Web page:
Demographic changes have made it increasingly likely that a teacher's experiences don't mirror those of her students. In 2007-08, 83 percent of public school teachers were white, according to the National Center for Education Statistics. During that same year, the demographic breakdown showed a different percentage for public school students: 56 percent white; 21 percent Hispanic; 17 percent African-American, 5 percent Asian, and 1 percent Native American.
"If you don't know anything about the everyday lived experiences of your students — the cultural backgrounds, the dialects, the family, the home, the community — teachers tend to pull the examples for teaching from their own experiences," Irvine says. "And, hence, those connections are not made for students."
Culturally responsive pedagogy starts with the premise that race and class matter, and that some schools fail to send diverse students signals that they belong. To make sure all students feel valued, the theory goes, teachers need to be aware of their own biases, work deeply to understand their individual students, find ways to bring students' heritage and community into the classroom, and hold all students to a high academic standard.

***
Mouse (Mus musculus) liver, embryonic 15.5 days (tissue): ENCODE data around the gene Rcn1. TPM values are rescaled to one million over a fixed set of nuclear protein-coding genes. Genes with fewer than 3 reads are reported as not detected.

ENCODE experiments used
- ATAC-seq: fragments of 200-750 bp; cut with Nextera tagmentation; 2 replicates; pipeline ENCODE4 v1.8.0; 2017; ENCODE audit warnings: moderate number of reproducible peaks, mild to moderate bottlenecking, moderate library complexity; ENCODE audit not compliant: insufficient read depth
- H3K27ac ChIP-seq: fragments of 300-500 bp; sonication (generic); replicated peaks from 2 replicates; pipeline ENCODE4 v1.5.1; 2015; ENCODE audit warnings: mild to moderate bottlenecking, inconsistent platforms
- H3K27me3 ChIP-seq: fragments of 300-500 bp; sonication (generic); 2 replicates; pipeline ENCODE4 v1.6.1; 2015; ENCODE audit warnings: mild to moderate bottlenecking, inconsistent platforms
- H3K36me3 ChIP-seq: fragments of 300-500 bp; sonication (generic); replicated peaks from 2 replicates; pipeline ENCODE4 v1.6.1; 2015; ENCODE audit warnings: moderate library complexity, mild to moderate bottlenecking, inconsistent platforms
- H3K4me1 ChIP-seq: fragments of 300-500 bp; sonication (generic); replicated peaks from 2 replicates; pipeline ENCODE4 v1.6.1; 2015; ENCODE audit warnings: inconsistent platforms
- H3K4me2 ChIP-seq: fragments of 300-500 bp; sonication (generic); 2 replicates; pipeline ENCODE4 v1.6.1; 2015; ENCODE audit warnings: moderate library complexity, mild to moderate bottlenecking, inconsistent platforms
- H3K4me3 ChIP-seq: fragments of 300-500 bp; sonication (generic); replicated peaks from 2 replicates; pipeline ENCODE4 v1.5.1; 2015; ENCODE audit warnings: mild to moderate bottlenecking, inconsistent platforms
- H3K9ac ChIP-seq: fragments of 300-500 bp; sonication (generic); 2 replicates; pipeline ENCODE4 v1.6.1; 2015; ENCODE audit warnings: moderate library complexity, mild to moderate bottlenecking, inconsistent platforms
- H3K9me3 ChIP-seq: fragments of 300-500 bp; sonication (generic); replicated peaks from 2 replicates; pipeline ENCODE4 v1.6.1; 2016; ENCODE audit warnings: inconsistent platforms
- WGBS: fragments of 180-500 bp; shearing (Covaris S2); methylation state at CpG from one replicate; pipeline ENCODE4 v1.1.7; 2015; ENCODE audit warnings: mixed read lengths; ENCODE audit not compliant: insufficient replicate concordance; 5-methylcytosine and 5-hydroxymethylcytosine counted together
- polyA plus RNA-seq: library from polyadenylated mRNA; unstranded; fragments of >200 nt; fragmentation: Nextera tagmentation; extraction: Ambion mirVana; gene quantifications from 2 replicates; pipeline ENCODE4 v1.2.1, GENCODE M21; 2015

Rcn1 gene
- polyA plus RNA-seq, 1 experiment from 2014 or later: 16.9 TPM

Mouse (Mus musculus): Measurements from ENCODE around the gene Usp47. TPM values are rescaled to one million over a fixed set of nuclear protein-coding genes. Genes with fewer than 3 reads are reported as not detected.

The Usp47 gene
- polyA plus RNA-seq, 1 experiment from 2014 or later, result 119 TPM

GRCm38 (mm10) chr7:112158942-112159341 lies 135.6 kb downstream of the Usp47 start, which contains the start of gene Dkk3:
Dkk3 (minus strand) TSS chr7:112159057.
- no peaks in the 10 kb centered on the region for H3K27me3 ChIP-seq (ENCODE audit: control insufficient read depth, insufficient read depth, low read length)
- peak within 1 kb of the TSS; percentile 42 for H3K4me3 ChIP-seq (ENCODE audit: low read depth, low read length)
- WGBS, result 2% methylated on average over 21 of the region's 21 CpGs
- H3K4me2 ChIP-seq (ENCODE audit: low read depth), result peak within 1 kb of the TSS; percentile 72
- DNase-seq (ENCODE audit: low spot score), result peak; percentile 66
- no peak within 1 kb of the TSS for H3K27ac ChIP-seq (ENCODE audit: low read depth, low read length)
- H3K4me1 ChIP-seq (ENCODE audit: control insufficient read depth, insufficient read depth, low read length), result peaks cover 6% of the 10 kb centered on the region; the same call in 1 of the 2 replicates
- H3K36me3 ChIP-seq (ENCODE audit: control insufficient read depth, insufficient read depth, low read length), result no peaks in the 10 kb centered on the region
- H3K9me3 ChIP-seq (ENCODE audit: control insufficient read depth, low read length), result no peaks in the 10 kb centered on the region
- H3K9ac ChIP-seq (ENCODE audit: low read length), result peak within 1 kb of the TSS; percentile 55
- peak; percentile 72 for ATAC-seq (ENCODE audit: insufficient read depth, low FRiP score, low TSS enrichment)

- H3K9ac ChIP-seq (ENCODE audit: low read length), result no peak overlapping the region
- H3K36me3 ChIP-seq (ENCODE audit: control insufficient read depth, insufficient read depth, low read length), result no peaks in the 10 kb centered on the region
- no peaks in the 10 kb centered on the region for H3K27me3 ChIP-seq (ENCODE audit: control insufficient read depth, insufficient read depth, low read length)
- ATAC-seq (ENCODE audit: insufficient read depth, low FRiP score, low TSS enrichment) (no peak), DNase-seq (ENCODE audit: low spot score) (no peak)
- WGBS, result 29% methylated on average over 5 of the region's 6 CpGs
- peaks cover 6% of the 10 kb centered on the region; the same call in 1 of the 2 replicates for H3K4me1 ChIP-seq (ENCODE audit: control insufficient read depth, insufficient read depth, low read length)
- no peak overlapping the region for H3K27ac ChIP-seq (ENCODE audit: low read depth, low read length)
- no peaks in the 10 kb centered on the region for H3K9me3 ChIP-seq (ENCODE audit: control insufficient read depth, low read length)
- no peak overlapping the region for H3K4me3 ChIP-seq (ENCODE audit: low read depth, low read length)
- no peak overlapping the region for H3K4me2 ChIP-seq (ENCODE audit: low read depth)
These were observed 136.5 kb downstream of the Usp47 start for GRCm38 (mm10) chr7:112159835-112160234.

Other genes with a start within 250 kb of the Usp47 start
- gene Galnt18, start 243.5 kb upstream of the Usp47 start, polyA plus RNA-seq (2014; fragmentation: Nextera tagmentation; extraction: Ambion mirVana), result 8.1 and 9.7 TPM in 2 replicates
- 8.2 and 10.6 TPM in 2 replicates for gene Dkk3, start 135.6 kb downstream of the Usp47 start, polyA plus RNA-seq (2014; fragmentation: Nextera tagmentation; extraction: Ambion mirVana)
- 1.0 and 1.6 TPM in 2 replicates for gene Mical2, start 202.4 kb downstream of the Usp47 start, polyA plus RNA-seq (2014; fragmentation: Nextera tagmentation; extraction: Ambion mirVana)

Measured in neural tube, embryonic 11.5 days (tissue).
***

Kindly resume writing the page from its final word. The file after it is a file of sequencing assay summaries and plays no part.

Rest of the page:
It's a philosophy that makes intuitive sense, and that's backed by a range of academic studies. But it requires subtlety. Learning about students' cultural backgrounds is an ongoing process that lasts a teacher's entire career, beginning all over again each year with a new set of students. "It's really important to be really immersed in that local context to be able to culturally responsive. And I think that that's messy work, and it's really hard to quantify, but nevertheless vital," says Jason Irizarry, an associate education professor and director of urban education at the University of Massachusetts (Amherst).
Lack of cultural understanding can easily disrupt classroom learning. In a 2009 article for Teaching Tolerance magazine, Irvine gave the example of a student teacher leading a lesson on classifying objects in a mostly African-American elementary school in the South. Her students identified a photograph of kale as collard greens, and were stumped when shown a picture of broccoli. The teacher couldn't hide her shock, the children started misbehaving, and the teacher ended up so upset that she had to leave the room.
Culturally responsive teaching doesn't mean lowering standards, Irvine says. Take dialect, for example. Teachers need to help students speak and write in Standard English, but they'll be more successful in that effort if they begin by respecting the way a student and his family speak at home.
Creating a link between home and school can enrich all kinds of lessons. Teachers can ask their students to interview their communities and condense the information into a letter to the mayor. Parents can be invited into the classroom to talk about their work. Students can be asked to think critically about articles and texts, exploring them for signs of cultural bias.